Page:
Luckily bag-free, we set off for our practice walk: the first leg of the W. All the uphill and downhill rocky terrain, and paths that transformed into rivers, forced us to focus on where we placed our feet. But when we did lift our weary heads, we were dazzled by the transition from the sunny waterside, to the imposing and stark valley (seemingly designed by Tim Burton) up ahead. A rather grey sky dampened the scenery, until it acted as a backdrop from the bright blue and fluffy looking icebergs, floating on the aptly named ‘Lago Grey’. They overexcited us and signalled our approach to the grand Grey Glacier.

From a mirador, where the wind made standing upright near impossible, we could spy the glacier, as it forced its way around a dark rocky island. Despite the clouds, the wind and the distance, the ice sprawled as far as we could see! More than satisfied with the views, and consciously aware that we had to make it home before nightfall, we cut this first walk a little short and headed back to where we began. Luckily a little scout-hut shelter enabled us to cook dinner out of the wind, before we bedded down.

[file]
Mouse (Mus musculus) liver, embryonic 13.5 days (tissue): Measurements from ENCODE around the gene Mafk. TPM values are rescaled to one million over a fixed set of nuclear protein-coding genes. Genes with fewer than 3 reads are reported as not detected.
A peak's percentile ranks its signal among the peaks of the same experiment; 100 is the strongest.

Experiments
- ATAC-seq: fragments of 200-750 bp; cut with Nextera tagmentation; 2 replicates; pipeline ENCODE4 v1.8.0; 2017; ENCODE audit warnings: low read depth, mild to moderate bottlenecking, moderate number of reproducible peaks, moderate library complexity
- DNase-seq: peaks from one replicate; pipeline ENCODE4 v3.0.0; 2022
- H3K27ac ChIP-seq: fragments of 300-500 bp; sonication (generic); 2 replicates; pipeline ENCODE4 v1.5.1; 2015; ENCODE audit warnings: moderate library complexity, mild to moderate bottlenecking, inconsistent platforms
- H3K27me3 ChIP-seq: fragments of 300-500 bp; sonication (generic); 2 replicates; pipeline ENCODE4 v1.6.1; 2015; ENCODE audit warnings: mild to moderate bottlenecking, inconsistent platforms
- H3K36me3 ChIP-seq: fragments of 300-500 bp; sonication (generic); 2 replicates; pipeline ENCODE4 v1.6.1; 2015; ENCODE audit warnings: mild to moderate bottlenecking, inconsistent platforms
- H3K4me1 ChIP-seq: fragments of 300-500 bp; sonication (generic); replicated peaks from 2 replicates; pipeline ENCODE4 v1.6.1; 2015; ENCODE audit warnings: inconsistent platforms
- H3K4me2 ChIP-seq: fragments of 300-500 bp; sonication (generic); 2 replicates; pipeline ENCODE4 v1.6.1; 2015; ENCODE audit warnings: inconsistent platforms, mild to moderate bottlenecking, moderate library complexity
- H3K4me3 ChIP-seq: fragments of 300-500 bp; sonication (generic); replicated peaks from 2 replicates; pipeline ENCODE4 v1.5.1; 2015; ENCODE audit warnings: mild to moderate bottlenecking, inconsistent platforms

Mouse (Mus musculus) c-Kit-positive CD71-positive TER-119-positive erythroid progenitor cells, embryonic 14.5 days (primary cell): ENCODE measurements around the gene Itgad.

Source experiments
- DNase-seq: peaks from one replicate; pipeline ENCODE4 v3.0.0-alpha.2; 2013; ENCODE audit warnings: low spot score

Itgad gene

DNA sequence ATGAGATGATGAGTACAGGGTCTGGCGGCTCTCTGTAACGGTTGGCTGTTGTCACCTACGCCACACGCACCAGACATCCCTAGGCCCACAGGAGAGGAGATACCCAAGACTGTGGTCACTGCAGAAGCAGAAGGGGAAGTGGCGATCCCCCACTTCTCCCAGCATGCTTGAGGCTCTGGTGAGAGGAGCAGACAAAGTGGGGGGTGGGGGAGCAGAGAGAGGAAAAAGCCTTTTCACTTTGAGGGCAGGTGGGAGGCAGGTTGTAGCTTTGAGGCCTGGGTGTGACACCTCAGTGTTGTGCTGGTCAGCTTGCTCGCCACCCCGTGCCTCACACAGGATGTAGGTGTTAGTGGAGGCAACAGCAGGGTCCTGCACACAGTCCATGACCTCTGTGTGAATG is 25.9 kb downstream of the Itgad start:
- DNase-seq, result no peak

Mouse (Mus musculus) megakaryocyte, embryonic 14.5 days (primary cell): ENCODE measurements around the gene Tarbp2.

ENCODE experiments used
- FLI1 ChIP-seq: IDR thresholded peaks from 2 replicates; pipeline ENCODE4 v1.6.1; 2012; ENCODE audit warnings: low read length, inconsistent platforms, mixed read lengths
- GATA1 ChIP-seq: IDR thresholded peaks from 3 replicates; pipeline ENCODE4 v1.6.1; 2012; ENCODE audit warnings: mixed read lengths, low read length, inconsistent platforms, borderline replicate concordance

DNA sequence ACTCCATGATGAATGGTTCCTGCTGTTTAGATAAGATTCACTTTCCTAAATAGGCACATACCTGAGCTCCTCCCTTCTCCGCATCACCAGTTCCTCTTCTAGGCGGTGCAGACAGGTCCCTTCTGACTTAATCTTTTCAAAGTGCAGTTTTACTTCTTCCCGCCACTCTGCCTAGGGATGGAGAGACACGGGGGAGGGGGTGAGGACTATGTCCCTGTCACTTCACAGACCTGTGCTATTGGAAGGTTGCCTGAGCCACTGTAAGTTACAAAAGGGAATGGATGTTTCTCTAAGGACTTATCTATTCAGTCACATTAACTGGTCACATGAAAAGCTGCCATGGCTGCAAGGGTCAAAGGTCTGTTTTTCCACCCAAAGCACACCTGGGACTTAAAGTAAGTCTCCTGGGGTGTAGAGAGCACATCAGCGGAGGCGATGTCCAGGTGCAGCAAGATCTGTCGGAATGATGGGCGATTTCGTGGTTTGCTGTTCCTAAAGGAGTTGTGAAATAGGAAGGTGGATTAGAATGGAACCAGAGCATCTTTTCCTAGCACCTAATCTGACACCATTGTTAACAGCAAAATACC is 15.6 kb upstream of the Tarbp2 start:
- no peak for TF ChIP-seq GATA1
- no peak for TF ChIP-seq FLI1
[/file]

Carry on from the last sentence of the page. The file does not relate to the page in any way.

Day two: Packing all of our worldly belongings back into our rucksacks, today’s walk was painful. Although, apparently “Paine” actually derives from the local indigenous word for “blue”; which explained why the surrounding lakes (and luckily for us, the sky too) were the most perfect shade of blue I’ve ever seen. Deluxe colour palette perfect. But as the sweeping views became hemmed in by thick forest, luckily we were able to escape the wind monster. I say “monster” because we could genuinely hear a distant roar, warning us to stable our footing, just moments before the blistering weather attacked. As such, the steep ascent to Miradors Frances and Britanica (which formed the central spire of the W) were deemed too dangerous to tackle; and thus our “W” trek became a giant “U” instead. (Or a W if you are writing quickly, with sloppy handwriting perhaps.)